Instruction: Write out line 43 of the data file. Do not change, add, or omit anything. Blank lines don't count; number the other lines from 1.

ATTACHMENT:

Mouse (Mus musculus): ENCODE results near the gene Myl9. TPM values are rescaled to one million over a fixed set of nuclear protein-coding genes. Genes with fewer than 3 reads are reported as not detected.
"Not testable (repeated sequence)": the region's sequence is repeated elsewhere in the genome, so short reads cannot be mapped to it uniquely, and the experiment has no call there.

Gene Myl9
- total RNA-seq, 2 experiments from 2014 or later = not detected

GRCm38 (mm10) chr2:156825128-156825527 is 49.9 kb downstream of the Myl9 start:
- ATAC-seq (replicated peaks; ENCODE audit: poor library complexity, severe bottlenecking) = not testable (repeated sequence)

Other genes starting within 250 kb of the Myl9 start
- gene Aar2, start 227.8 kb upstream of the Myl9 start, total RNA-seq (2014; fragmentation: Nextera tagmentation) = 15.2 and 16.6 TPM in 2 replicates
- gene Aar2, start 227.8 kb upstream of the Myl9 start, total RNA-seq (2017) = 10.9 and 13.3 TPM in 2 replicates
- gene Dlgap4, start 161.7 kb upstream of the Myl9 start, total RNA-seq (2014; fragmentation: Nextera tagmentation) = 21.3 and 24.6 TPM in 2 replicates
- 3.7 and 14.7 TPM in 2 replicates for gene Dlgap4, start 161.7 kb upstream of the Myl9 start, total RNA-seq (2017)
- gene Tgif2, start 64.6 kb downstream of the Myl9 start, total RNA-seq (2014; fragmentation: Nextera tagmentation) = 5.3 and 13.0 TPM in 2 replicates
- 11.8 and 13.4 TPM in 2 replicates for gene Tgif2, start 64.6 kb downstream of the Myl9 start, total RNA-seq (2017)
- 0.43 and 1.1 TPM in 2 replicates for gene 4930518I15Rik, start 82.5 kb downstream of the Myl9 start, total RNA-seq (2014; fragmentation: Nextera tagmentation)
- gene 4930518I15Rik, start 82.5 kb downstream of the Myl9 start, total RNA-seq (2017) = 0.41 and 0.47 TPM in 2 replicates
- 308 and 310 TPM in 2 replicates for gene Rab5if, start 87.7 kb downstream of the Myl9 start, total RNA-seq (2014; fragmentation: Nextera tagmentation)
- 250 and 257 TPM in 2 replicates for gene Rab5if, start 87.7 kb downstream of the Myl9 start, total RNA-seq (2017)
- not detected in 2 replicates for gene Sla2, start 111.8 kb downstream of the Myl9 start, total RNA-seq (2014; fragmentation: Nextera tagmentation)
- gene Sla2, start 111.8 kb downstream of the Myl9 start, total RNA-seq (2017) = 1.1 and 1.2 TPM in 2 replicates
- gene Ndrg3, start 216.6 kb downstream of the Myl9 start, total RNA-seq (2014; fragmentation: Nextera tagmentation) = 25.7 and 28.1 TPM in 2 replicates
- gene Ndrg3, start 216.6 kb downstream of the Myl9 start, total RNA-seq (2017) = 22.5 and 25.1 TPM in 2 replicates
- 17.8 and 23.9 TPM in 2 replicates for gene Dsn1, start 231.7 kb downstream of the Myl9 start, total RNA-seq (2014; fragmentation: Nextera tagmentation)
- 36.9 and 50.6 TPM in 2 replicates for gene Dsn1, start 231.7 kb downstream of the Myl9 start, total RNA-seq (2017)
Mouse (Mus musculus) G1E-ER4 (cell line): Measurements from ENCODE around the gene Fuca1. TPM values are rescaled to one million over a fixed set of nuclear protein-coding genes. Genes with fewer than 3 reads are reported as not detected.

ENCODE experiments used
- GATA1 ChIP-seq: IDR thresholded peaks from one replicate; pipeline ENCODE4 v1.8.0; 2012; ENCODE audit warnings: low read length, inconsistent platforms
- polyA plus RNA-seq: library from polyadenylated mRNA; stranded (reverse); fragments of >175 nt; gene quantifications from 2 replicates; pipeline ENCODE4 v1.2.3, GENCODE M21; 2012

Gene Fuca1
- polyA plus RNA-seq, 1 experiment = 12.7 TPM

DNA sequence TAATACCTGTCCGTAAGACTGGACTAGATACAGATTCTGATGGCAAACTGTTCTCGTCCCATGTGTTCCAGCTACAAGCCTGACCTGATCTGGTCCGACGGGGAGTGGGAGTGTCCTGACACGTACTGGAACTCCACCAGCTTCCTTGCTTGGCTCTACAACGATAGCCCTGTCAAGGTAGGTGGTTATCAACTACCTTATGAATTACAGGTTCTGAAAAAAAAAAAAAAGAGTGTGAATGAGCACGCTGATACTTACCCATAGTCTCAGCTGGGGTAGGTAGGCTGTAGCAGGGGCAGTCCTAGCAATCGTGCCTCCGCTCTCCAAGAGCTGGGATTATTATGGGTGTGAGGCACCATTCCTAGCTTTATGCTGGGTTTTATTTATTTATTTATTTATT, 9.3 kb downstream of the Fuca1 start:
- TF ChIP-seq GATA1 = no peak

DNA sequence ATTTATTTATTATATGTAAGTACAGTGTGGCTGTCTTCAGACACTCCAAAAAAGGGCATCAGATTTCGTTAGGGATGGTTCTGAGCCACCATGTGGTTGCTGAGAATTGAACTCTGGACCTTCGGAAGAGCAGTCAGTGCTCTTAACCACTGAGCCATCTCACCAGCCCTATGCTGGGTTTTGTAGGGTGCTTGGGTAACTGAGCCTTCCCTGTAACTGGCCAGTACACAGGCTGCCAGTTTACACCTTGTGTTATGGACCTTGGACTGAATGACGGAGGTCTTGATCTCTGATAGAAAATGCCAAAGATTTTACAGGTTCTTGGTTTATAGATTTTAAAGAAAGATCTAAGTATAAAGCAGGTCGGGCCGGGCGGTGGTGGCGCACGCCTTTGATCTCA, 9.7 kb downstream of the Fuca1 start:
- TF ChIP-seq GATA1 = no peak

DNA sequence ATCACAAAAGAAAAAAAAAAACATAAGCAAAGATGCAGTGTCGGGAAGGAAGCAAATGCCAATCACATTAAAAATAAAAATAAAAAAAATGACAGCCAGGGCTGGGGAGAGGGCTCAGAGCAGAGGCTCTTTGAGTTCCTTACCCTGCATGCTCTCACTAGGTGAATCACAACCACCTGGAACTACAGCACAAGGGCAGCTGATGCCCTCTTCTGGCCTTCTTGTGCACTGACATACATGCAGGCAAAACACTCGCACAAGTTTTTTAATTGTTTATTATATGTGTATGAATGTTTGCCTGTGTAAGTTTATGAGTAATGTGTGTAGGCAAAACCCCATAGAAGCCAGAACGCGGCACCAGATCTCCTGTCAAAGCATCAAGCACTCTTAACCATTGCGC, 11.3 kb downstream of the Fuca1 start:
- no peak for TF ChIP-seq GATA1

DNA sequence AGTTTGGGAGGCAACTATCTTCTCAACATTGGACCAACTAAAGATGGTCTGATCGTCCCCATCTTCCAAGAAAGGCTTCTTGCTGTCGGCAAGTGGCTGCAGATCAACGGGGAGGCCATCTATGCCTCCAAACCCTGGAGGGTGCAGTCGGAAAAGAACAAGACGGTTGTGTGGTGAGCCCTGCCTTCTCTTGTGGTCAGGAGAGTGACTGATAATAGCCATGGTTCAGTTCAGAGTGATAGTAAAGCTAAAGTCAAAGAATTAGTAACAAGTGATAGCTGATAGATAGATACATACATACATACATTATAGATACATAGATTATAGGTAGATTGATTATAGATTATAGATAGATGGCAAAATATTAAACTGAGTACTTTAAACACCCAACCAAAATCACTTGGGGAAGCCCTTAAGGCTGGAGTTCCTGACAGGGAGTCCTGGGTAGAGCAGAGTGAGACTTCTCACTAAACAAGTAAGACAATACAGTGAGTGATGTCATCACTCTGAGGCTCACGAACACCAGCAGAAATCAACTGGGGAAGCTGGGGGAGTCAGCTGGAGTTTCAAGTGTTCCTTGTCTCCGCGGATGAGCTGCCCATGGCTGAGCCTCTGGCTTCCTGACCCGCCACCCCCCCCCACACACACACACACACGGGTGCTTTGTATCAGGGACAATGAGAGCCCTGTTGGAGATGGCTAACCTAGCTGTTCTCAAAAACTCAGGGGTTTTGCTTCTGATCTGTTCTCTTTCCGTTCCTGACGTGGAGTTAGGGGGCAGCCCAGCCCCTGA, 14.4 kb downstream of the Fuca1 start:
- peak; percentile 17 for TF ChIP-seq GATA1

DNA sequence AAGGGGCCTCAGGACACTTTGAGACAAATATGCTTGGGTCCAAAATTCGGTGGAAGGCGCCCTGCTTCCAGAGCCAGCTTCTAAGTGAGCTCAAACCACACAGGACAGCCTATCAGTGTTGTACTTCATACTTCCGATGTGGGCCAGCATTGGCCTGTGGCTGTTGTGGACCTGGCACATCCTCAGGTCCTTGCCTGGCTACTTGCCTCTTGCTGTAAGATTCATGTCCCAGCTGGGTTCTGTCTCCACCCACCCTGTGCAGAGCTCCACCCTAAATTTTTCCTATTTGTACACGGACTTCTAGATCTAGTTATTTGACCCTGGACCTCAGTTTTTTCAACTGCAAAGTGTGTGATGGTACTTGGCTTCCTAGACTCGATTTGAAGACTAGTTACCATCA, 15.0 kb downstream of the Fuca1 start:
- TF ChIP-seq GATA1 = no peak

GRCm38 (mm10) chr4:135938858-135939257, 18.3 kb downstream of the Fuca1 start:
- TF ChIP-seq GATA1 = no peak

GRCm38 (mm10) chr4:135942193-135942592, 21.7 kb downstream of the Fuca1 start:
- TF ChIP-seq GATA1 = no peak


- TF ChIP-seq GATA1 = no peak